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Sedelmaier Goes Back to Future with Jetsons Ad


Sedelmaier Goes Back to Future with Jetsons Ad

The Jetsons, Hanna Barbera’s beloved family of the future are having a healthy second career as TV ad spokespeople. You can catch Geroge Jetson, wife Jane, Rosie the Robot and family dog Astro in a new 30-second Tums spot, animated by the talented team at J.J. Sedelmaier Productions. In the ad, George turns to Tums’ new QuikPak, a new powder antacid from GlaxoSmithKline to cure his upset stomach. The ad is part of a $20 million marketing campaign that launched this week.

Sedelmaier was approached by the ad agency because they had liked the work he had done with established characters from TV series, print cartoons and comic strips. ‘Warner Bros. owns a huge library, and has its own animation studio as well,’ says Sedelmaier. ‘They license these characters and in some cases do the animation themselves, but they’ve also authorized a select group of studios to work with these characters. As an approved studio for Nickelodeon, we’ve produced work starring Ren and Stimpy and other Nicktoons staples. We’ve also recreated Underdog, Jonny Quest and Speed Racer, as well as countless icons for SNL and Comedy Central. So when it came to The Jetsons, our reputation preceded us.’

For Tums, the studio examined the evolution of the look of the characters to arrive at the right feel for the spot. ‘We have lots of Jetsons reference material, including a large library of model sheets,’ J. J. adds. ‘We wanted to make this look like the original cartoon, not just a modern use of the characters. We wanted to make sure we were using model sheets from an earlier time in the characters’ history, but we then employed modern devices and techniques to produce them.’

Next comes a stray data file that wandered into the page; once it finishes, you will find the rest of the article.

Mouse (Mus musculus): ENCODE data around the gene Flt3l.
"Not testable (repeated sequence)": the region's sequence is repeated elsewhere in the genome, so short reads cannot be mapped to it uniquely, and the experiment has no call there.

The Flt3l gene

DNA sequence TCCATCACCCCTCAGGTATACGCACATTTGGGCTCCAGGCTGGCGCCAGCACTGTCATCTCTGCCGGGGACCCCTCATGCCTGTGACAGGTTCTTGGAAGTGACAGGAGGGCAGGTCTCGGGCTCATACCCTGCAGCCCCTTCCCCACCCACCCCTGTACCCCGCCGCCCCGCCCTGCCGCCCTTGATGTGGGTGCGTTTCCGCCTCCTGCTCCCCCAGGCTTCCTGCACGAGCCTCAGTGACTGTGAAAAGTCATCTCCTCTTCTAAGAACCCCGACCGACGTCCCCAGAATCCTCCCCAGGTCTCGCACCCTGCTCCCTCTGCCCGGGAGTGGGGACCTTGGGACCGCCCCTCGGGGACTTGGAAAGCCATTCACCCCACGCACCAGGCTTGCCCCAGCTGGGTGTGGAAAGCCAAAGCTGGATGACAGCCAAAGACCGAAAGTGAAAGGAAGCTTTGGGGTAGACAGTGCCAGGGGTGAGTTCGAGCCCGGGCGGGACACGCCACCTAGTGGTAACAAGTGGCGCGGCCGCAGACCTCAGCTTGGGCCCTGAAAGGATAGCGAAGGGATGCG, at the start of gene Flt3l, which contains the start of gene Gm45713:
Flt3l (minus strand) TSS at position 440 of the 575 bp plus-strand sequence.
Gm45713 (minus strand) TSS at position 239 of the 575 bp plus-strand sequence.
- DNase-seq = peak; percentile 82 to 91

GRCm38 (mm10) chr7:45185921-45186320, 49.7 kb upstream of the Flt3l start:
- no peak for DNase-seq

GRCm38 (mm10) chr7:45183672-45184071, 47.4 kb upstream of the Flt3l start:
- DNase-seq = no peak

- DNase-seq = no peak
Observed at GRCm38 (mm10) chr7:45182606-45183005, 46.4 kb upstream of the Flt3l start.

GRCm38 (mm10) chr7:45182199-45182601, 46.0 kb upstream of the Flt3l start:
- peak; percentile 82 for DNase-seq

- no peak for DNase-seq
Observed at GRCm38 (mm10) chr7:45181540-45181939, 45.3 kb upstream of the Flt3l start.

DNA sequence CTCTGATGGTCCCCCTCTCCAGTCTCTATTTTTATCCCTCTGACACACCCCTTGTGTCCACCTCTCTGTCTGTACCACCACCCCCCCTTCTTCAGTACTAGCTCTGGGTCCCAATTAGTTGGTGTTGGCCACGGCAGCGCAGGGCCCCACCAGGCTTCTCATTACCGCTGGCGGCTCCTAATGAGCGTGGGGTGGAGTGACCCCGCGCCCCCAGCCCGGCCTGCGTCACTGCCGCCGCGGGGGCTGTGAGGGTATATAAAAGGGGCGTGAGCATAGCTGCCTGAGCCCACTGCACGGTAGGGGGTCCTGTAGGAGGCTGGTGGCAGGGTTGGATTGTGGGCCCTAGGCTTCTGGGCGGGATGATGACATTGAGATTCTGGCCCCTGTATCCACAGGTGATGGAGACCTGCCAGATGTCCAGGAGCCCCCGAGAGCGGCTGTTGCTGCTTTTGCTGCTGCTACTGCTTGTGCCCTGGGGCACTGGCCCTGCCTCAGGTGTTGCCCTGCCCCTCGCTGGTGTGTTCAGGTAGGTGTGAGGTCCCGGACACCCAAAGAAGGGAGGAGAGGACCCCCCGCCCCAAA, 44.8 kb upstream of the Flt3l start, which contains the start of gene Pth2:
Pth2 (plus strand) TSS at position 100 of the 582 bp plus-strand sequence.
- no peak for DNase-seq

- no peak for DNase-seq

The studio experimented with a variety of digital techniques to re-create some of the subtle elements of the series’ classic cel animation. One example is the subtle color variations throughout the spot, used to simulate the discreet shifts in color that would occur in multiple layers of cel animation.

‘There’s a visual phenomenon that happened with cel-based animation where, when layers of cels were placed on top of each other to shoot, the act of moving each cel around to produce motion’say an arm or a leg’would create a slight shift in color,’ explains Sedelmaier. Now that everyone uses digital ink and paint, the result you see is very clean and uniform. We tried to re-create some of those subtleties of cel animation, to bring a more classic look to the piece.’

You can learn more about Sedelmaier by visiting

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